“These latest figures are very encouraging and confirm the success of the Government’s policies to grow housing supply. The 26,793 consents for new homes in the year to November is the highest in more than a decade, as are the 2831 issued for the month of November. The national figures are 21 per cent higher than October 2015 and 17 per cent higher than November 2014,” Dr Smith says.
“I am particularly encouraged by the 966 new home consents in Auckland as it is getting close to the 1000 per month we need to match demand for new housing. It is a 20 per cent increase on the previous month and three times the number consented in November 2008 when National became Government. This data confirms that solid progress is being made in lifting the pace of Auckland’s residential construction.
“We are also starting to get benefits from Housing Accords in other parts of New Zealand. The 328 new home consents in Wellington is highest number since April 2008. The Government welcomes a spreading of housing growth outside Auckland and Christchurch as well as the trend towards more apartment construction.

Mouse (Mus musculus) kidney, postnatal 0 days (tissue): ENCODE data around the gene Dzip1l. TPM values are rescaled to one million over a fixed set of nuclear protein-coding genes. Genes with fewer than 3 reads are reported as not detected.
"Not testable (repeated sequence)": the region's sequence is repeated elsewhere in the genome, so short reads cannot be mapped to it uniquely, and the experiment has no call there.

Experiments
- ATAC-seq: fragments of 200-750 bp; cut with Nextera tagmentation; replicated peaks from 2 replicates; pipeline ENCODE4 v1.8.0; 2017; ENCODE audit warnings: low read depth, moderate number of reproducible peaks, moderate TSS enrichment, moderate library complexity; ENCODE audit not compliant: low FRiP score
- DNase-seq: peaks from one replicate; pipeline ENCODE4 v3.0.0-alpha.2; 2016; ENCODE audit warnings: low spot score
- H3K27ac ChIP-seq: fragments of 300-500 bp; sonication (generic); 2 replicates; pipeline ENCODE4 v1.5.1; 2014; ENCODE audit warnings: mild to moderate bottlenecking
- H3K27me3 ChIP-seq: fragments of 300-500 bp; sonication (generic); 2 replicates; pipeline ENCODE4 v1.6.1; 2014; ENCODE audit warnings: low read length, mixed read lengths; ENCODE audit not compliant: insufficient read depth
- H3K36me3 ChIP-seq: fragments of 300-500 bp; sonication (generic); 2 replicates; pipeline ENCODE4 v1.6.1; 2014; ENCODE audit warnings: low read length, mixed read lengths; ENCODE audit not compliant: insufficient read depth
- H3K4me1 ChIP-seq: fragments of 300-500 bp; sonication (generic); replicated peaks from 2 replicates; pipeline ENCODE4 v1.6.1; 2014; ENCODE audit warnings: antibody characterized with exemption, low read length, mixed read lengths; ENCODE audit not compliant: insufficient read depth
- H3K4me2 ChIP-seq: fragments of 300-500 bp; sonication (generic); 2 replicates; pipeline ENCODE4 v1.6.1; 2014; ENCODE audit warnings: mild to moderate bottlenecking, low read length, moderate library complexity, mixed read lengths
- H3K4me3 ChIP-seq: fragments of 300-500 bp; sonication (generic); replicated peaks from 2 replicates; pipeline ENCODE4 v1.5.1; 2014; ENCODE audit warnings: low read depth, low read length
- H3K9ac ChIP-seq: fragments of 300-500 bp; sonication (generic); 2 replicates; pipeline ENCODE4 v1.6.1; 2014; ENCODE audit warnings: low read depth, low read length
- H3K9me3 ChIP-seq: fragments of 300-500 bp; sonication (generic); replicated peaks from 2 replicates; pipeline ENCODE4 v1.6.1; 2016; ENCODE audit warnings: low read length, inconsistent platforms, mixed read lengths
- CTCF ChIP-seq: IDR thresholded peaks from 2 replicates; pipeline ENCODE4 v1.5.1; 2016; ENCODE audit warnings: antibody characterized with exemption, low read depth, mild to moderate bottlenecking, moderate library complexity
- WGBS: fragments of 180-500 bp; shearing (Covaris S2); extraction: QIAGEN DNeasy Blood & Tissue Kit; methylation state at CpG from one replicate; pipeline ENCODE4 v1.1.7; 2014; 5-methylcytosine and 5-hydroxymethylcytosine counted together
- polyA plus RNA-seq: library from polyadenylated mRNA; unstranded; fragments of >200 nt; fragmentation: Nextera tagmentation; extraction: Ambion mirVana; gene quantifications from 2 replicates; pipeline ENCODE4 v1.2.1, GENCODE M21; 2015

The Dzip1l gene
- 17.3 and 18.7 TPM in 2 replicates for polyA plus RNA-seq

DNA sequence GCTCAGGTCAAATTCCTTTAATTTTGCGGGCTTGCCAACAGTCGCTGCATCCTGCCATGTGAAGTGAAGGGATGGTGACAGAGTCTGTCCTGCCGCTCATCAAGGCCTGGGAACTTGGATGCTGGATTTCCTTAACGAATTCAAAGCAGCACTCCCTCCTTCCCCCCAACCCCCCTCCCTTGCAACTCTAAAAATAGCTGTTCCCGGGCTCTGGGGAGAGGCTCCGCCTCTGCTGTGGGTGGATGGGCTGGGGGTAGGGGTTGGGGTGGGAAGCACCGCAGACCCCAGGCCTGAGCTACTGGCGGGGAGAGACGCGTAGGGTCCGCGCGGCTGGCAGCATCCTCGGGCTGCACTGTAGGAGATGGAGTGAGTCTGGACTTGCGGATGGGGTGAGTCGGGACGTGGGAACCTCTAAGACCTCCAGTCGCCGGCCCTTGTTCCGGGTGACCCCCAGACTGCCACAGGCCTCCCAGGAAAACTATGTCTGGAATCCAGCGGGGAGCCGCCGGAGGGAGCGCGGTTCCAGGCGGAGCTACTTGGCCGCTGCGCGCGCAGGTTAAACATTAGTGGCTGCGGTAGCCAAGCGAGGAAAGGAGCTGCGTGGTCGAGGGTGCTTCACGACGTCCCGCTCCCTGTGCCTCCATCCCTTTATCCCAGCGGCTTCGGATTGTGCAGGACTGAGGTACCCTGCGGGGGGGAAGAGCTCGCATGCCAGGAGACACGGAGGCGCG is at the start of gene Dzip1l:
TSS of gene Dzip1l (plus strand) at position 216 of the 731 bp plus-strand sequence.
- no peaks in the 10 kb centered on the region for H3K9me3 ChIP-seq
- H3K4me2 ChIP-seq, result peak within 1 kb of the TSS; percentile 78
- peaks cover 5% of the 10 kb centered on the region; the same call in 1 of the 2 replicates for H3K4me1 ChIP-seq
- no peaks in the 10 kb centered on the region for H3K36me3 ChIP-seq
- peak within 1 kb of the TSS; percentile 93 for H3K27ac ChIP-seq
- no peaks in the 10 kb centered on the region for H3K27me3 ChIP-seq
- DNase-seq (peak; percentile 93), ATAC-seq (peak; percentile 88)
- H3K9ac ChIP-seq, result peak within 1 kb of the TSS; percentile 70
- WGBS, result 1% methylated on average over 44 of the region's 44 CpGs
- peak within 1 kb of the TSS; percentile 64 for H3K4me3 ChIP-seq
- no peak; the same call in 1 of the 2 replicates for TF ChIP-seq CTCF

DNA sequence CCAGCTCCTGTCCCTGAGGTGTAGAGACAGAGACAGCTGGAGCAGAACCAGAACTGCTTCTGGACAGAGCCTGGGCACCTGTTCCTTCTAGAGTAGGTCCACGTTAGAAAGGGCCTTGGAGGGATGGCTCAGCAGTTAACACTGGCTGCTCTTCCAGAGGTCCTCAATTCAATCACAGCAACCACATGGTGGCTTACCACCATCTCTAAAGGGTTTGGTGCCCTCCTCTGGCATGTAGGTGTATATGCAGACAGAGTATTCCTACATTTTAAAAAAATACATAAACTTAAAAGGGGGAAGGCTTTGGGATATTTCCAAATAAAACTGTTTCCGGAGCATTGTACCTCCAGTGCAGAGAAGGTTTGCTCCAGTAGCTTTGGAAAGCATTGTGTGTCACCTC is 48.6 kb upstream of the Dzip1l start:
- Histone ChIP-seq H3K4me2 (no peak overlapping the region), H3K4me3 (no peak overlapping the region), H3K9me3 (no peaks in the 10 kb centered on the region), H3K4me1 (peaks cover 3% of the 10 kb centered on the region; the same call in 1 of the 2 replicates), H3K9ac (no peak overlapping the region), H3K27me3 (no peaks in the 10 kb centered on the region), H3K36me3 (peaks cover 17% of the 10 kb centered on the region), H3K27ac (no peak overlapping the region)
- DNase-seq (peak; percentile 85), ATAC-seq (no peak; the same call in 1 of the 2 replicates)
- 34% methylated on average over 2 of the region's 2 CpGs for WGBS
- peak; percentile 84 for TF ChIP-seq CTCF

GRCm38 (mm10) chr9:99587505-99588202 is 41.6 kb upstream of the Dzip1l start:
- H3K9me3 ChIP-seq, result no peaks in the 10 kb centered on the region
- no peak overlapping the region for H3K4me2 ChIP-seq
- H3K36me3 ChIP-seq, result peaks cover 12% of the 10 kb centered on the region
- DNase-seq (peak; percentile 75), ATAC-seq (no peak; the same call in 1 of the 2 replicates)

“Today’s figures confirm the direction of the Government’s housing policies. We are continuing to free up more land faster through the Auckland Housing Accord and the eight other Accords we have with councils across the country. We have initiatives in place to constrain building materials costs, rein in development contributions, cut compliance costs and invest in improved sector productivity. Our new $435 million HomeStart support package will help 90,000 people into home ownership over five years.
“We need to keep our foot on the accelerator to ensure we support this positive momentum. The next steps in the Government’s programme include advancing new housing on Crown-owned land in Auckland, supporting the Auckland Council in the completion of the new Auckland Unitary Plan, consulting on a new Urban Development National Policy Statement, and reform of the Resource Management Act to address the long-term issues affecting housing supply and affordability.”